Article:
Both amendments are causally linked to one another. Prior to the amendment only patients with UICC stage II & III were eligible for trial inclusion because of the actual medical guideline for the treatment of colorectal cancer. According to this guideline, adjuvant chemotherapy is indicated in patients with UICC stage II and more advanced tumor states only. Due to upcoming effects of the establishment of the preventive colonoscopy as a standard benefit of the German statutory health insurance a noticeable shift regarding tumor stages is obvious. Studies, which were published after approval of the study by the sponsor show that colorectal cancer, despite of the low participation rate of the healthy general population is detected significantly more often in early stages (UICC I) [36, 37] than previous reference data suggested. Nevertheless, this positive effect leads to a significant reduction of the patients eligible for the study. With the additional inclusion of patients in the UICC stage I a rise of the case number of approx. 40 % could be achieved. At the same time, patients in UICC I are not indicated to adjuvant chemotherapy. As a result, widening the eligibility criteria had to be accompanied by changing the primary outcome. Since HRQoL had been defined as a central secondary outcome, the primary outcome was replaced by a former secondary one without changing elements or procedures of the intervention itself.

Study population

The target population is adult patients with colorectal cancer (International Classification of Diseases, ICD-10 C18-C20, UICC I-III) in curative therapy conditions. Eligible patients will be identified after surgery by hospital physicians through histological and pathological findings. Eligible patients expressing interest in taking part in the study will be contacted by a specially trained oncology nurse and an initial appointment will be scheduled. Fully informed written consent will be obtained before collecting any data or providing counseling.

Inclusion criteria

  • Being treated surgically at one of the participating study centers for colorectal cancer (R0)

  • Age 18–85 years.

  • ECOG performance status 0–2

  • Prospective further life expectancy of >3 months.

  • Living in Saxony-Anhalt or Saxony.

  • Ability to participate in regular follow-up intervals as determined in the medical guideline

  • Informed written consent must be obtained according to ICH/EU GCP, before trial inclusion.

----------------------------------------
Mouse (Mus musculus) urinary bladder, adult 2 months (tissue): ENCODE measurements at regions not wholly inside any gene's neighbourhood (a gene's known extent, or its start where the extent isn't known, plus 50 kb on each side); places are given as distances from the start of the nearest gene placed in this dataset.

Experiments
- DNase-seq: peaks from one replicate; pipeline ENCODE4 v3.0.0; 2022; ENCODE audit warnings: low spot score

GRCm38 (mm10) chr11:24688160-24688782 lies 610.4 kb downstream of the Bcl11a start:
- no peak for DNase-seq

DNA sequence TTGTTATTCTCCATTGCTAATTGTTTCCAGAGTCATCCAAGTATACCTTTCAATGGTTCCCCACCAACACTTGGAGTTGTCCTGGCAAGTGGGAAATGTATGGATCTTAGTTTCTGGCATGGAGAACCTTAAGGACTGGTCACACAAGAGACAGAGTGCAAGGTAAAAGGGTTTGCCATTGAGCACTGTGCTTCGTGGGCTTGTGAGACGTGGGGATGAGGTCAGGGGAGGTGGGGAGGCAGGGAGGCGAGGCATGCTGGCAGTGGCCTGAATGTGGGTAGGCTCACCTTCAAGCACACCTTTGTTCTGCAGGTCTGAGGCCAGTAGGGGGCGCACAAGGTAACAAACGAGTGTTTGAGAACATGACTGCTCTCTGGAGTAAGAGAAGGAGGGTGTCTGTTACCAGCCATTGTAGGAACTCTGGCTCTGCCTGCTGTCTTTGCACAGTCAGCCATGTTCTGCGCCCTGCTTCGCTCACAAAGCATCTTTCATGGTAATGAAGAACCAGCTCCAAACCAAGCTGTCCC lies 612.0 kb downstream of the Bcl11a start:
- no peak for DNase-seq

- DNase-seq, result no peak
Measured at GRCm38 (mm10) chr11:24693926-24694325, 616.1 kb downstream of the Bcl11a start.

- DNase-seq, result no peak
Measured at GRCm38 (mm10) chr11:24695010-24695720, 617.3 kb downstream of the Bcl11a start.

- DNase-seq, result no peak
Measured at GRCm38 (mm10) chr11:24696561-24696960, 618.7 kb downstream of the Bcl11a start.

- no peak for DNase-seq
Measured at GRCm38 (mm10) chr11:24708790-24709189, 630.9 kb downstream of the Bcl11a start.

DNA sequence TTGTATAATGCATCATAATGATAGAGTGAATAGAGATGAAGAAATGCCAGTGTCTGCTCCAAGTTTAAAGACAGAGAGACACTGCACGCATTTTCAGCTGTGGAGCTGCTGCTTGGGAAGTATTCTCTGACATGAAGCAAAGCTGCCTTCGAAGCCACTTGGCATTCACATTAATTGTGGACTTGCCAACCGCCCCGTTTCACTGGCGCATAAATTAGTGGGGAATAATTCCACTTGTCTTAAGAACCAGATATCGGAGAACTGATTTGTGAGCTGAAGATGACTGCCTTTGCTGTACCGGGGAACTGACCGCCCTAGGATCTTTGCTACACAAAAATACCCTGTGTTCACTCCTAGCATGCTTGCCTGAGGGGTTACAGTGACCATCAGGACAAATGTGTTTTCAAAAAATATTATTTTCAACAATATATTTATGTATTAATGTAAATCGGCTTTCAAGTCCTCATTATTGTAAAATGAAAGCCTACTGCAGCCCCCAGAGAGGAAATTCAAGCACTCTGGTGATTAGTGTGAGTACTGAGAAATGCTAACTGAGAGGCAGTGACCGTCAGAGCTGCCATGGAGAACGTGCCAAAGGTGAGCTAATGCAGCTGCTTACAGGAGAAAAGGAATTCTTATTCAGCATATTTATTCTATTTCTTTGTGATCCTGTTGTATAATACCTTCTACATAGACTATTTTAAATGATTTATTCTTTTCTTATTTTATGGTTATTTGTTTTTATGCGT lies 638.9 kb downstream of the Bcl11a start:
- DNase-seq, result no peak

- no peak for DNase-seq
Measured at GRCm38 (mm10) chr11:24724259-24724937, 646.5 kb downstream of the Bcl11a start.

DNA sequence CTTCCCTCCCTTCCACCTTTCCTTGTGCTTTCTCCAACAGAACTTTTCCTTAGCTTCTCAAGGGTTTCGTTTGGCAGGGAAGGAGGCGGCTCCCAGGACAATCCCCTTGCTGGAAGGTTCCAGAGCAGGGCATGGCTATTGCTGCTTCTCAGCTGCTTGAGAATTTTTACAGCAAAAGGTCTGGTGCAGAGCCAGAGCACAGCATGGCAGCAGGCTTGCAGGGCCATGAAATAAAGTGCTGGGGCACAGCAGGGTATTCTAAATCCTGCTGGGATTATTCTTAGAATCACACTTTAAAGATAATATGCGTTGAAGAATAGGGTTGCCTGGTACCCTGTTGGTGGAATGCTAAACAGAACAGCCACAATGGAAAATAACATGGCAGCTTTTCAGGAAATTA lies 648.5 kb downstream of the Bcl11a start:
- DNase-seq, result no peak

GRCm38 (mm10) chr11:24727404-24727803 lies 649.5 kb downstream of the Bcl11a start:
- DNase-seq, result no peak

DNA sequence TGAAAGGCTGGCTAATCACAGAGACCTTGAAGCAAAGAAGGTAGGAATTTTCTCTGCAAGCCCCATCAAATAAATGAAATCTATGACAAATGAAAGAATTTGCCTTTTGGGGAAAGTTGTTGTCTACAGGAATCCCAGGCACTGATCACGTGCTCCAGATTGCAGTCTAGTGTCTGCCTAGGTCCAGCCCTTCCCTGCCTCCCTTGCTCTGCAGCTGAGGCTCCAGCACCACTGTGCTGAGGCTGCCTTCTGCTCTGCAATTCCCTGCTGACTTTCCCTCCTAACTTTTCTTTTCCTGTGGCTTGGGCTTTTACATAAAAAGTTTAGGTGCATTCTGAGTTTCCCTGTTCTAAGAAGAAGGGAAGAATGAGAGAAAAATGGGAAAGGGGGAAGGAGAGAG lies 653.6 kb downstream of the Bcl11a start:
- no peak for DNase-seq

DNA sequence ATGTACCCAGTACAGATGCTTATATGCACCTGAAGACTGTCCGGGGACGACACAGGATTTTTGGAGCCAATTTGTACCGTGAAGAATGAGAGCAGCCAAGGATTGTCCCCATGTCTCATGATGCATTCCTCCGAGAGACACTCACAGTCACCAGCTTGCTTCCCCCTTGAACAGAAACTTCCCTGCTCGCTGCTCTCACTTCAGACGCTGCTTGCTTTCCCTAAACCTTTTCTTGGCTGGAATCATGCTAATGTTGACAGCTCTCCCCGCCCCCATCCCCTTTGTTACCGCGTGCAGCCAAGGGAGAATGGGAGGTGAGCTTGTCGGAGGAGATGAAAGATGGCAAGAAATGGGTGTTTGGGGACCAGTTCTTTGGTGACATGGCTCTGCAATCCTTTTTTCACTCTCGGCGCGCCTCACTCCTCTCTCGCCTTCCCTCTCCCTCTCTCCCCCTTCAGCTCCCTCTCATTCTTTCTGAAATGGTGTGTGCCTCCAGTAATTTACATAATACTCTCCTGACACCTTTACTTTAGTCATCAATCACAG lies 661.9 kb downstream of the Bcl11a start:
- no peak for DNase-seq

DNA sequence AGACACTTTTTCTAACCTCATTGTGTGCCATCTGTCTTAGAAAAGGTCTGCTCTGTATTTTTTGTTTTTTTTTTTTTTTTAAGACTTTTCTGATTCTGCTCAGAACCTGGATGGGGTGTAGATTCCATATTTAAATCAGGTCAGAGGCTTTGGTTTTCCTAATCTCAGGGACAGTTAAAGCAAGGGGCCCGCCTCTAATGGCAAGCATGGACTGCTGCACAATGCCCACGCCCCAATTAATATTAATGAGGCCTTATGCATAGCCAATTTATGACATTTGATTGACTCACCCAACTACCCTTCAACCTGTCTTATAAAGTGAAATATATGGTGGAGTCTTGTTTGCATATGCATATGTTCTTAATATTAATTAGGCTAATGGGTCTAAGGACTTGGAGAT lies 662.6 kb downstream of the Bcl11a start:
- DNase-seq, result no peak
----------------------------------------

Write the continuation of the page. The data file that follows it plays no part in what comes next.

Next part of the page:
Exclusion criteria

  • Contraindications for surgical therapy, according to the medical guideline, e.g. Inadequate liver, bone marrow, and kidney function or coronary heart disease (NYHA III-IV).

  • Lacking ability to understand, speak and write German

  • Being admitted to a nursing home permanently.

Primary endpoint

The effectiveness of SCAN program will be assessed on an individual patient level by comparing the proportion of patients who achieved a clinical relevant improvement of their HRQoL by 10 pts. At 8 weeks after discharge from hospital.

Secondary endpoints

An overview on primary and secondary endpoints and the study timeline is provided in Table 1:

Table 1 Outcome measures and measure times

Sample size

For sample size calculation the portion of the patients who reach a clinically relevant improvement of the global health-related quality of life (HRQoL) within 8 weeks after discharge from hospital is chosen. The sample size calculation is based on an expected response difference of 15% points in the subscale “global health status”/QoL of QLQ-C30 EORTC between the intervention and the standard treatment 8 weeks after the clinic dismissal after surgical therapy. Own reference data [30] show a response of 48 % in standard treatment, so that in the intervention group responses of 63 % are expected. To be able to detect a relevant effect of the intervention with a rise of the responses by 15% points with 80 % power, n = 370 patients (n = 185 patients per study arm) are needed. Including a dropout rate of approx. 10 %, n = 406 patients (n = 203 per study arm) will be recruited.


Randomization on an individual level, patient enrollment and group allocation will be performed by fax from the Institute of Medical Epidemiology, Biostatistics, and Informatics (IMEBI), Halle as an external and independent unit. Randomization will be stratified by center using blocks of variable length from a reproducible SAS PROC PLAN code. A consecutive analysis of non-responders and of the causes for changes in therapy regimes is intended additionally due to the high therapy-related impairments in wellbeing and quality of life during adjuvant chemotherapy.


Patients are blinded for this study. A distinct patient number is allocated in case of inclusion in the study. A blinding of the medical staff (physicians, oncology nurses) is impossible due to the frequent re-admission of patients to be expected and the disclosure of information in the patient-held records.

Study procedures

The study flowchart is presented in Fig. 1. The study timeline is presented in Fig. 2.

Fig. 1
figure 1

Study flowchart/CONSORT diagram

Fig. 2
figure 2

Time line and procedures